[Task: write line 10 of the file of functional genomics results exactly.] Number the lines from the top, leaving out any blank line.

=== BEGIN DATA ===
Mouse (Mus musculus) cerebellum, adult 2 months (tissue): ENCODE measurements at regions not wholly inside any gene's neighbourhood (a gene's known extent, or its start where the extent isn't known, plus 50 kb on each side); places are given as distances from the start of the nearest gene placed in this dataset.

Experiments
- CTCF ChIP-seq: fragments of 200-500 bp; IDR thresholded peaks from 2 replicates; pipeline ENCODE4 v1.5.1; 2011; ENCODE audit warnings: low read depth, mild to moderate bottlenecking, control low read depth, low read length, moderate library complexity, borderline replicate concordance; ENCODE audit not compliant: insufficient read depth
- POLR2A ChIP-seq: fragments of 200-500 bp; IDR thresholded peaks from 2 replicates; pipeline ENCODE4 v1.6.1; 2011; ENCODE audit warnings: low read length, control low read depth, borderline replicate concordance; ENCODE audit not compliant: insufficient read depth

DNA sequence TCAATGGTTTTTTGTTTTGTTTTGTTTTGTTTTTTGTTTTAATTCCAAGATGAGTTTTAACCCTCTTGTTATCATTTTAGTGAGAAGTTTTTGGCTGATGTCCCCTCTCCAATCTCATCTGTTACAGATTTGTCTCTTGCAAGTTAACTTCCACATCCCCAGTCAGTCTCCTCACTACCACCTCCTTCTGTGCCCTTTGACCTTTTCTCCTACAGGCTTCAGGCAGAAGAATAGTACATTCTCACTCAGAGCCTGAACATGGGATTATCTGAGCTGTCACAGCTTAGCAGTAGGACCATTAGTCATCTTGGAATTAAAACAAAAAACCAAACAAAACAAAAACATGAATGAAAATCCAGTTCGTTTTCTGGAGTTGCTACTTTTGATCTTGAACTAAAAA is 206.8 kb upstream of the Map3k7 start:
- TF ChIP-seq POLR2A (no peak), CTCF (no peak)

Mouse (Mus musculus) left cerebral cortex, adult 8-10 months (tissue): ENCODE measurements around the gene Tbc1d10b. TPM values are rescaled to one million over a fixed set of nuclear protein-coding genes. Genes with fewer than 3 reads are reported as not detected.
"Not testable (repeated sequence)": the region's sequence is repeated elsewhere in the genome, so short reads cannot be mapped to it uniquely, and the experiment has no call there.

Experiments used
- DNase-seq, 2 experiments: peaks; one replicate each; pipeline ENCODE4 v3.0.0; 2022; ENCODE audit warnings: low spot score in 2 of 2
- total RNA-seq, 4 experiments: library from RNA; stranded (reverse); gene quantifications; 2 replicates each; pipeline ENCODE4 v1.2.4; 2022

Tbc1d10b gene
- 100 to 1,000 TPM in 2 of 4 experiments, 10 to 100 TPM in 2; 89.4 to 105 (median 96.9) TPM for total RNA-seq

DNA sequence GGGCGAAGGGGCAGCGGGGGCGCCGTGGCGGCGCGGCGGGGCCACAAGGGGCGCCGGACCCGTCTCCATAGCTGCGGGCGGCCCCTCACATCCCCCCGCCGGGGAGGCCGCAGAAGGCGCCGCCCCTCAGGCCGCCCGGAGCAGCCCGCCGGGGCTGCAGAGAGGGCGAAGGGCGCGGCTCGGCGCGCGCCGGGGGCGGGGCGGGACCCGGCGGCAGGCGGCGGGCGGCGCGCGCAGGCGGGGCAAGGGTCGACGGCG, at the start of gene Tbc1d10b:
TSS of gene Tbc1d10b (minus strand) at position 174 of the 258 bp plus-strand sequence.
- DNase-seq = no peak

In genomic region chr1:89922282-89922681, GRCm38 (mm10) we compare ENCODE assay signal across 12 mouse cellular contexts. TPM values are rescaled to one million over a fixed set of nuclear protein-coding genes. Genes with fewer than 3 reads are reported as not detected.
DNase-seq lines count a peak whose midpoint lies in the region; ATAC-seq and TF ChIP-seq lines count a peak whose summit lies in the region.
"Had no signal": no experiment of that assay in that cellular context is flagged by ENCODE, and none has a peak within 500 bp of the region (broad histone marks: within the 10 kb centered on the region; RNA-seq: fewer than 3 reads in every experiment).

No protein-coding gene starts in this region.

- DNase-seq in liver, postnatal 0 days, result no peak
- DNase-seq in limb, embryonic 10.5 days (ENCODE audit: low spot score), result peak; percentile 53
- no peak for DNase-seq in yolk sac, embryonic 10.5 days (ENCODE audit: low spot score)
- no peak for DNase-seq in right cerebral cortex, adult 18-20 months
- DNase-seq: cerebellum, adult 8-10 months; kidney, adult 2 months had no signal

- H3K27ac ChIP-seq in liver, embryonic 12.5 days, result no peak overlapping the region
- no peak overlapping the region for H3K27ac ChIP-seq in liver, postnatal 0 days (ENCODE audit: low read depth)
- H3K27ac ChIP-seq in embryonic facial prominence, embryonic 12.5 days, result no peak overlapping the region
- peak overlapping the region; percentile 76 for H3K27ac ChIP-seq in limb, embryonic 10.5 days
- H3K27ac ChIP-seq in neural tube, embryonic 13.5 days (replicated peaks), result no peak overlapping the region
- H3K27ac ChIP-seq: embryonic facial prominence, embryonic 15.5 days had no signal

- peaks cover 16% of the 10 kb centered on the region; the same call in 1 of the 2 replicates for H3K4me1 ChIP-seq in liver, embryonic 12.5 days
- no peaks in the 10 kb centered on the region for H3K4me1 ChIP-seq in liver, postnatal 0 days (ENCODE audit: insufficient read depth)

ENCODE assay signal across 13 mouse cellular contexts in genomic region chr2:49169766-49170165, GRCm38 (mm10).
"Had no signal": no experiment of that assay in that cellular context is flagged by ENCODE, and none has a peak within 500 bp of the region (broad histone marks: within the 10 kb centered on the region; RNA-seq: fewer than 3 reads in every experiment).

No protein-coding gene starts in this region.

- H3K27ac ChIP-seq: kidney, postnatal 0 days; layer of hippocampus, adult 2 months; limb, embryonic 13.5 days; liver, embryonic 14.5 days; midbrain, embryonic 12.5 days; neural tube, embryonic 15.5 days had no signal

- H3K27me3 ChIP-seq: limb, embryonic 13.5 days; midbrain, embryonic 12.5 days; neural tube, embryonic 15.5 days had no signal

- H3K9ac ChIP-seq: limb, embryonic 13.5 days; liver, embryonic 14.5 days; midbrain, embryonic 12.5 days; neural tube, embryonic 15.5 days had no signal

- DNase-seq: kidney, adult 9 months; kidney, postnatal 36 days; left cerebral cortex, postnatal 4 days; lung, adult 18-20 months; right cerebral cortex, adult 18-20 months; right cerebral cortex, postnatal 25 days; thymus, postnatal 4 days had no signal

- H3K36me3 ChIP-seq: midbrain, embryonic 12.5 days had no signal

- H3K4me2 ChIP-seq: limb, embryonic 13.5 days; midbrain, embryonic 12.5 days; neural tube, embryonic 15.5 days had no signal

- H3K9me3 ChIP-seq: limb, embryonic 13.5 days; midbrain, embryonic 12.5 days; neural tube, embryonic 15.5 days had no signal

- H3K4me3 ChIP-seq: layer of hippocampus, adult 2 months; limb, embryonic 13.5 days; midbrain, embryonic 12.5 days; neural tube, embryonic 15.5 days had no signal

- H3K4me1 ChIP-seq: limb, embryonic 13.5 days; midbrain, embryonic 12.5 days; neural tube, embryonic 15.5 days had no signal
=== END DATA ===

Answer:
- DNase-seq, 2 experiments: peaks; one replicate each; pipeline ENCODE4 v3.0.0; 2022; ENCODE audit warnings: low spot score in 2 of 2